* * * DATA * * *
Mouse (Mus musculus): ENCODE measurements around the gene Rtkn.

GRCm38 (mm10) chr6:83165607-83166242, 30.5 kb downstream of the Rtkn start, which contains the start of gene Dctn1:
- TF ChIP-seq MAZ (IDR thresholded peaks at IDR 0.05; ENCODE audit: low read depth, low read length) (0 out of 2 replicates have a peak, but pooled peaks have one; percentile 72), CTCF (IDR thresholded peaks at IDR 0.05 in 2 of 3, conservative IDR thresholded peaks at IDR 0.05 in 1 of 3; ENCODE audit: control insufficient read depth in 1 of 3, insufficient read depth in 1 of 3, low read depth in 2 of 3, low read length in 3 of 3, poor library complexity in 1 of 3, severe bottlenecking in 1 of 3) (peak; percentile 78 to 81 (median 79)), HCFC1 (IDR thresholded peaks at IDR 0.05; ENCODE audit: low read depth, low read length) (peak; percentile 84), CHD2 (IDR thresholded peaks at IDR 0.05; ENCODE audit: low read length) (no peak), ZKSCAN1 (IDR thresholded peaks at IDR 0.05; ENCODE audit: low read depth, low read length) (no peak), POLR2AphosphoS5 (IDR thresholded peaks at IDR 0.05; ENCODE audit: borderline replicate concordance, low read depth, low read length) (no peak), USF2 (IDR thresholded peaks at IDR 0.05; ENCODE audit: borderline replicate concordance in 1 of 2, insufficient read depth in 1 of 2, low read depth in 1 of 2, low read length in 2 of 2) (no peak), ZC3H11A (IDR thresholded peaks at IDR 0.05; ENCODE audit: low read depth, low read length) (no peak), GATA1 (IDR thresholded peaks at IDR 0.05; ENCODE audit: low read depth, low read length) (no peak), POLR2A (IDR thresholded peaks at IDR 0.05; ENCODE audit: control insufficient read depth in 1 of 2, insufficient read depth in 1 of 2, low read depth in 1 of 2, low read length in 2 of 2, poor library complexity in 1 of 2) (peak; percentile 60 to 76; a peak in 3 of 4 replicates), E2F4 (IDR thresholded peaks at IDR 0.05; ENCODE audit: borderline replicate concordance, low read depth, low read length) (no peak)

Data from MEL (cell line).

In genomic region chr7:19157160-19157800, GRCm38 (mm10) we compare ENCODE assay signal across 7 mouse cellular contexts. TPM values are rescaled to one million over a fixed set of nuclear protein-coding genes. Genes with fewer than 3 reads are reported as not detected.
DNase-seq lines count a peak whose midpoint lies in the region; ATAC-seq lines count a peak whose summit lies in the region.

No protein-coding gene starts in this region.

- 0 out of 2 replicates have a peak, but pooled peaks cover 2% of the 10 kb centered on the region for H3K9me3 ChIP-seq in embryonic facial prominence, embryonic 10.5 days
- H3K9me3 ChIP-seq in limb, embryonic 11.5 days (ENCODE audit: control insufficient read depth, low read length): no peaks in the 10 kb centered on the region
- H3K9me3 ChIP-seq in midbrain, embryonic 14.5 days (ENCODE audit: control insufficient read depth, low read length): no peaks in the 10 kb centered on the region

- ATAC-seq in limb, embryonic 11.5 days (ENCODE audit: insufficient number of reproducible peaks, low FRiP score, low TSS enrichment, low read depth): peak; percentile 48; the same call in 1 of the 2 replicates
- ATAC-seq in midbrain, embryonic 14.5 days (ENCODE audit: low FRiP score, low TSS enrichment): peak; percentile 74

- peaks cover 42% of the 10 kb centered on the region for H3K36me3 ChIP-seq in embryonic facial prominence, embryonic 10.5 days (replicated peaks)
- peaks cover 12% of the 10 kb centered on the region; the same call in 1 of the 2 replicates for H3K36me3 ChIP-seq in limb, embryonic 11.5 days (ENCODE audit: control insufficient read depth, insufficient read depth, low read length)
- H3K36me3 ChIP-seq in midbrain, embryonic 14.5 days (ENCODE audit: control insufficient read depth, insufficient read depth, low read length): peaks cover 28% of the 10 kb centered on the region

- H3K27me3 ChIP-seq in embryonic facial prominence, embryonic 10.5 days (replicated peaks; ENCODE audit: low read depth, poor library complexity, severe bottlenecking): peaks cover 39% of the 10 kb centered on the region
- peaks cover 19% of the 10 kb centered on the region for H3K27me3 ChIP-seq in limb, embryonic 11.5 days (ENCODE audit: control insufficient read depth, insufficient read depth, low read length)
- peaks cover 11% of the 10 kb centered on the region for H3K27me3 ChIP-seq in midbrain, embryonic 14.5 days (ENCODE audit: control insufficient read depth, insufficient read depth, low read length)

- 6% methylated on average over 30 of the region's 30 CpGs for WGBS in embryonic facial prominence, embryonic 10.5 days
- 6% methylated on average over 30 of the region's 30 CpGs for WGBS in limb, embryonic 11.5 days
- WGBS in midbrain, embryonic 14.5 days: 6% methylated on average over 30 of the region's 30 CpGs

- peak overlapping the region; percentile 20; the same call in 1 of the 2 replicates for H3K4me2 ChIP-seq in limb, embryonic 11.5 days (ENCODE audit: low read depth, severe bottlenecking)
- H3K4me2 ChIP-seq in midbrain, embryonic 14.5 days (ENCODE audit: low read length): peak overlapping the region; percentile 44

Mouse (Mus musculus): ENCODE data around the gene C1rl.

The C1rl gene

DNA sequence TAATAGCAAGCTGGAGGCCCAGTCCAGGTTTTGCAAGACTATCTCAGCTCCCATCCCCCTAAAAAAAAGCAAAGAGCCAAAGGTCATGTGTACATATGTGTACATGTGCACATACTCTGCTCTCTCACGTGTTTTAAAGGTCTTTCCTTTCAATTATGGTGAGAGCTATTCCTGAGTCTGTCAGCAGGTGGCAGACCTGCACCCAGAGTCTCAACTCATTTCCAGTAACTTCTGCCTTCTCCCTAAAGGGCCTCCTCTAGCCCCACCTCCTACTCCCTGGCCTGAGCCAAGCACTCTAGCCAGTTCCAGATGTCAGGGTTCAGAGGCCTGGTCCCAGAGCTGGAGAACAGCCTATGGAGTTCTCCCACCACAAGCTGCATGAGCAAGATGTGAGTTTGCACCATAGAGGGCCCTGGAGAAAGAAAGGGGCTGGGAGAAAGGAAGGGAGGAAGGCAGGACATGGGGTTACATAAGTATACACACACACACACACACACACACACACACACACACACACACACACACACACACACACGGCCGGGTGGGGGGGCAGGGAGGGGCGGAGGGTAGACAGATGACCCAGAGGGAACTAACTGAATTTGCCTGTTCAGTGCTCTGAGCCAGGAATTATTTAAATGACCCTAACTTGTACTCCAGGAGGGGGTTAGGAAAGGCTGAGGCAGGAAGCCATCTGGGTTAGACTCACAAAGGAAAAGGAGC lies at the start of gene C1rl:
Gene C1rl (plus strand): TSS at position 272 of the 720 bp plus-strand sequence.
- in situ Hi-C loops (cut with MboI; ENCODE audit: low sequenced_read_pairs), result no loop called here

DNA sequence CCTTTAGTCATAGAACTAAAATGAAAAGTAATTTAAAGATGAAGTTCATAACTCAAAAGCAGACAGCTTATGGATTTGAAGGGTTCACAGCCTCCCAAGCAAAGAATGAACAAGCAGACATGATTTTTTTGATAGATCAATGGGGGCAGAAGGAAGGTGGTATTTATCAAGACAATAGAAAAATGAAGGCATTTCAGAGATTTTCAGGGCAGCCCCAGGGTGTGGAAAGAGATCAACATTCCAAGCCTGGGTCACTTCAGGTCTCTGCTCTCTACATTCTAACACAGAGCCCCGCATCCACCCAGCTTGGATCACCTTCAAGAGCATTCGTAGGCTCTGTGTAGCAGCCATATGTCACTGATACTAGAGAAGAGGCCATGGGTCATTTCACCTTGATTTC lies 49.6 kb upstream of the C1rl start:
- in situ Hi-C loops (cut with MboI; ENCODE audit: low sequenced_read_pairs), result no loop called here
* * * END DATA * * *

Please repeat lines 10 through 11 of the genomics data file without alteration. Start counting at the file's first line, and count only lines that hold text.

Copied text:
- H3K9me3 ChIP-seq in midbrain, embryonic 14.5 days (ENCODE audit: control insufficient read depth, low read length): no peaks in the 10 kb centered on the region

- ATAC-seq in limb, embryonic 11.5 days (ENCODE audit: insufficient number of reproducible peaks, low FRiP score, low TSS enrichment, low read depth): peak; percentile 48; the same call in 1 of the 2 replicates